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Dedicated to the Advancement of Astronomy and Allied Sciences

The Halifax Centre of the RASC is an active association of over 200 amateur and professional astronomers, united by their appreciation of the night sky and the wonders it contains. The Centre is located in the provincial capital city of Halifax, Nova Scotia, Canada, but many members live in several outlying communities, other provinces, and even other countries. The roots of the Centre date back to 1951 when, with the help of Father Burke-Gaffney of St. Mary's University, the Nova Scotia Astronomical Society was founded. The NSAS became the Halifax Centre of the RASC in January 1955. The RASC prides itself in educating the general public about astronomy. The public programs sponsored by Halifax Centre include: lectures, public star nights, and activities during special astronomical events.

All photos and drawings on this site were created by RASC Halifax members, who reserve all rights.

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Monthly RASC meetings open to everyone!

RASC Events

RASC January Meeting

The Halifax Centre will be holding its usual meeting on January 20, 2017 at 7:30 PM.

Room AT101, Atrium Building, St. Mary's University(Map)

New Frontiers in Astrophysics:supermassive black holes-science education by Kirsten Bonson (SMU PhD Candidate, Astrophysics)

High-energy astrophysics plays a key role in shaping our understanding of the universe as a whole and has developed extensively as a field since the 1950s. As the gap between theory and technology narrows, we've confirmed longstanding suspicions as well as uncovered new mysteries. X-ray observations of active supermassive black holes in particular allow us to probe the most extreme environments in nature, exposing general relativistic phenomena like light-bending, time dilation, and more. As a current PhD candidate at Saint Mary's University, I will give a general overview of my research into these fascinating objects and a peak at what lies ahead. I will also briefly discuss my work in science communication and the wonderful advances we have made as a society in bringing cutting-edge research, like this, to inquiring minds of all ages.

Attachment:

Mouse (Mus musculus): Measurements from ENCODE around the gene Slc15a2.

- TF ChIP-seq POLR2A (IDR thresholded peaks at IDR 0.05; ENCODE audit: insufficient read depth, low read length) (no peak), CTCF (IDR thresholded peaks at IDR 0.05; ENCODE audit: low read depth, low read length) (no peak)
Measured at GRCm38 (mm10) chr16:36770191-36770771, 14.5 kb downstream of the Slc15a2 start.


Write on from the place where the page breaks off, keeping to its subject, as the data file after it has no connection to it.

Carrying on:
Originally from New England, Kirsten obtained her Bachelor's of Science in Physics from the University of Vermont where her undergraduate research included developing a working model of an atomic force microscope for undergraduate physics labs. She returned to academia at Saint Mary's University and obtained her Master's of Science in Astrophysics in 2013, successfully defending her thesis titled: A deep, multi-epoch X-ray analysis of the unobscured Seyfert 1 galaxy HE 0436-4717. She has presented her work to professional audiences in Italy and Spain, as well as returned to Japan to assist in detector research for the Hitomi mission. She is currently on track to defend her doctoral thesis this coming summer.

As always, there will be refreshments and a social time following the meeting. Come join your fellow astronomers at the start of the holiday season and meet the new Council.

Dates of future meetings are:

Friday, February 17, 2017

Friday, March 17, 2017

Friday, April 21, 2017

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Astronomy Nova Scotia

Quick Info

Read the Welcome Guide to Astronomy. (pdf)

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Check out our Observing Aids, including the Clear Sky Clock, a sky map, and observing lists.

Visit our new Responsible Lighting page.

Find out more about The Halifax Centre.

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